My actions are the intersection of my promises.
Calculating that intersection is a continuous, complex operation. Some of my promises are narrow and explicit: "see you at 4pm". Some are long-lasting and legally binding: "I will carry out the fiduciary duties of a director". Some are overbroad: "I will protect you". Some are to myself: "as god is my witness, I am going for a run today".
But I'm at my most miserable when there is no longer an overlap. It's quite easy to do this accidentally, either by losing track of a promise, making an ambiguous one, or a simple change of circumstances so that two things that used to overlap no longer do. It doesn't matter; nobody but you cares about the reason you let another person down.
My freedom, my maneouvering room, is the remaining size of the intersection. I'm learning to keep an eye on it; in some domains, it's space left in the schedule, in others I can model it in financial spreadsheets, and sometimes it's just a feeling of uneasiness as the number of possible courses of action that still fall into the overlap starts to shrink.
The other time I'm conscious of this diminishing freedom is when I'm cycling through traffic. Here, the 'solution space' is all the places I could still go in the time it takes to stop. Even in complex situations, I won't hit anything unless the space goes to zero. I remain acutely aware of it; the ebb and flow of traffic opens and closes options all the time, but as the options narrow, everything becomes more dangerous.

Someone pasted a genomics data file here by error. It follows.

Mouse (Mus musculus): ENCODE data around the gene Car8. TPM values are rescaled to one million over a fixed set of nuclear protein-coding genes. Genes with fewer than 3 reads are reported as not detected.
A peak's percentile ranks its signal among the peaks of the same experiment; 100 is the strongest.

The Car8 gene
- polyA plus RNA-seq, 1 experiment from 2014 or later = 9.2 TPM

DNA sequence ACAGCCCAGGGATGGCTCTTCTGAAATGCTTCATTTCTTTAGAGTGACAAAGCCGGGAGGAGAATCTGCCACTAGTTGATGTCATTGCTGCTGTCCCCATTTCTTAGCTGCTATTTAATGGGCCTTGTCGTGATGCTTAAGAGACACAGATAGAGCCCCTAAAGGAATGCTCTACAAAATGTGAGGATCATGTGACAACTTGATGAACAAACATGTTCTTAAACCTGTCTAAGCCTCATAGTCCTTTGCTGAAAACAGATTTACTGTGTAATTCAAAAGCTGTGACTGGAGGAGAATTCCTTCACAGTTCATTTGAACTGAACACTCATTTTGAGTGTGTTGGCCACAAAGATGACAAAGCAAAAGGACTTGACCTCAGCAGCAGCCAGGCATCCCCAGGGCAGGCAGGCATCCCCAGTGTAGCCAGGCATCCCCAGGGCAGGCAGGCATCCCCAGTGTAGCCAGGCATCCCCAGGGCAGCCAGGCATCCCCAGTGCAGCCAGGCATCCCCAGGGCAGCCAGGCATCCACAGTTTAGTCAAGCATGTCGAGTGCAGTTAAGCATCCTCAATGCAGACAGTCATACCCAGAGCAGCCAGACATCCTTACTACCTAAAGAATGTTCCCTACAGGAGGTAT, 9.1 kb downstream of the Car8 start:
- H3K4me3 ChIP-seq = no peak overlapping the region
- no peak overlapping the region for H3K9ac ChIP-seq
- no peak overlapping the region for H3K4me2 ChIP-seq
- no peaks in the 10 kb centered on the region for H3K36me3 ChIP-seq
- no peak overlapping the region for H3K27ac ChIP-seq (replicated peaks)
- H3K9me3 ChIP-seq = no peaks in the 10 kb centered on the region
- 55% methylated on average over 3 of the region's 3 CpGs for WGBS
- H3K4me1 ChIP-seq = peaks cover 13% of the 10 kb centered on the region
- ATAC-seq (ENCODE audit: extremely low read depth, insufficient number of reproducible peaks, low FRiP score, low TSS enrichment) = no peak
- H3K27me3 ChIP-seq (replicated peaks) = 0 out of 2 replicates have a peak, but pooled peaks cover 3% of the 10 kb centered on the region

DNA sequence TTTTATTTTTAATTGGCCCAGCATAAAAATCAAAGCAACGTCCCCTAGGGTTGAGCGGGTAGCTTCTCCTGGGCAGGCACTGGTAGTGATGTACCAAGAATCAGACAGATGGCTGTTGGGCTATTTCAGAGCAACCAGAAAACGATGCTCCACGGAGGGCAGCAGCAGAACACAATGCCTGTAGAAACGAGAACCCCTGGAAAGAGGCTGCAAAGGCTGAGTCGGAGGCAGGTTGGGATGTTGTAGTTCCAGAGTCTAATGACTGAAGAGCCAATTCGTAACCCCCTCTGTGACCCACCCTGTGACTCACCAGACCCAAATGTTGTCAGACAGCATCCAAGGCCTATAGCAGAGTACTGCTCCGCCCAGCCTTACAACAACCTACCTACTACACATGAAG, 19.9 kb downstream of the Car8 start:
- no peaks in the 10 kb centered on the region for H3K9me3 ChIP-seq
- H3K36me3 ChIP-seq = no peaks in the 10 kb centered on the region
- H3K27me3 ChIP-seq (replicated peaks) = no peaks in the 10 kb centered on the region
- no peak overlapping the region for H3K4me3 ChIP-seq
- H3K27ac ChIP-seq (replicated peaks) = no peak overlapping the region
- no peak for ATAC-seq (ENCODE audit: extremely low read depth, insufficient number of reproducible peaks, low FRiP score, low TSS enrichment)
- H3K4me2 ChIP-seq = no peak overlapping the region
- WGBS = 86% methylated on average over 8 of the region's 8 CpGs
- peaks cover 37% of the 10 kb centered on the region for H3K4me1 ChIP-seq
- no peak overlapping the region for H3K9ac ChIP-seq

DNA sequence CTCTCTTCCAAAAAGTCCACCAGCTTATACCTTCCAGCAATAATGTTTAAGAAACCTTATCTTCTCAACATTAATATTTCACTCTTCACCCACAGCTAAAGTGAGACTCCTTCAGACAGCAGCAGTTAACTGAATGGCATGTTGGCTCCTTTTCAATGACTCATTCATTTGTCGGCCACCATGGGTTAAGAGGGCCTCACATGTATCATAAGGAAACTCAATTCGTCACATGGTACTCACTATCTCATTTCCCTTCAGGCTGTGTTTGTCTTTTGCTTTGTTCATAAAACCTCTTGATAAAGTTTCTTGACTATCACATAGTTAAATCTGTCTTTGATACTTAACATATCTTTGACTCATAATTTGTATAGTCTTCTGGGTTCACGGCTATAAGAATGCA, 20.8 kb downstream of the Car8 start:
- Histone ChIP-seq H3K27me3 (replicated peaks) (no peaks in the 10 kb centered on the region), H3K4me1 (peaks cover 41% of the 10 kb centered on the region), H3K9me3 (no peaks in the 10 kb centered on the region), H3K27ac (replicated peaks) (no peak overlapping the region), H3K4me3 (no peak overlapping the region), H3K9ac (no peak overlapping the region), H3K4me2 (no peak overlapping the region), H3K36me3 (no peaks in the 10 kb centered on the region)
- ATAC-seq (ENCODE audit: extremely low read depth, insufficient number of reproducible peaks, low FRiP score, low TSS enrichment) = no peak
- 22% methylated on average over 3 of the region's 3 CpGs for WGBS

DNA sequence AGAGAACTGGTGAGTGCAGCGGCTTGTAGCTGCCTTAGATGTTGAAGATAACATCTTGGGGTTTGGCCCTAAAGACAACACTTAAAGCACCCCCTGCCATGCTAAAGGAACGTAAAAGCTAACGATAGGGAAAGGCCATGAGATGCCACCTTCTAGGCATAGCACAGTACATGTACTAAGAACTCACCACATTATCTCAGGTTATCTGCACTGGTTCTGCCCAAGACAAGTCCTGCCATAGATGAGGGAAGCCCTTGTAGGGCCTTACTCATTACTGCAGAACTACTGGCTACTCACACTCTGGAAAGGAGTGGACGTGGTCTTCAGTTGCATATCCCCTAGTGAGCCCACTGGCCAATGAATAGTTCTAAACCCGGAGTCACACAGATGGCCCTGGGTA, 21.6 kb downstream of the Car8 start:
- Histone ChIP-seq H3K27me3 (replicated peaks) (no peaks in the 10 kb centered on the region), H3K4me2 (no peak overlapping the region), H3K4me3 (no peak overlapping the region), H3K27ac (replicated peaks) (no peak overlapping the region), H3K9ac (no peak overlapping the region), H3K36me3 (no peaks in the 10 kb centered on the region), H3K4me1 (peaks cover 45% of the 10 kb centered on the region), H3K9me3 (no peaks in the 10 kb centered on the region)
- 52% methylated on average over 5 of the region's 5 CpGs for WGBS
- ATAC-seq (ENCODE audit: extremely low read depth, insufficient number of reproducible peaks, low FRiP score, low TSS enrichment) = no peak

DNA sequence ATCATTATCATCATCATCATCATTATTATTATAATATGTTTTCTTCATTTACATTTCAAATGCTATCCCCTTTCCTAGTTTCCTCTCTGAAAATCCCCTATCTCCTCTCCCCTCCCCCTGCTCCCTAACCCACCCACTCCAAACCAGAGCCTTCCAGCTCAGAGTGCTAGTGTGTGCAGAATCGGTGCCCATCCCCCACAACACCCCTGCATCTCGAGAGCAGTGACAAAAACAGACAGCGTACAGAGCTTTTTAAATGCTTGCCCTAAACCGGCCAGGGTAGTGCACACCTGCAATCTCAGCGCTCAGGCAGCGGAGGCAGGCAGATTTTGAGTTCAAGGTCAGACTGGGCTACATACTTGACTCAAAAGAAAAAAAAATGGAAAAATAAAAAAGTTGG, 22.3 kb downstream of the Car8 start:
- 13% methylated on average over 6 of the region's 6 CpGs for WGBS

I'm learning to use this as a warning. I keep an eye on how many of the possible combinations of circumstance and action fall inside the intersection, and as the proportion falls, it's a cue to stop making any more commitments. Even if the new promise doesn't immediately and obviously clash with another (which would, conveniently, provide a good reason not to make it), it will act to reduce the solution space. At that point, failure in some form is inevitable, even if it doesn't seem related.
I try not to make promises I can't keep, even if I don't yet know why I won't be able to keep them.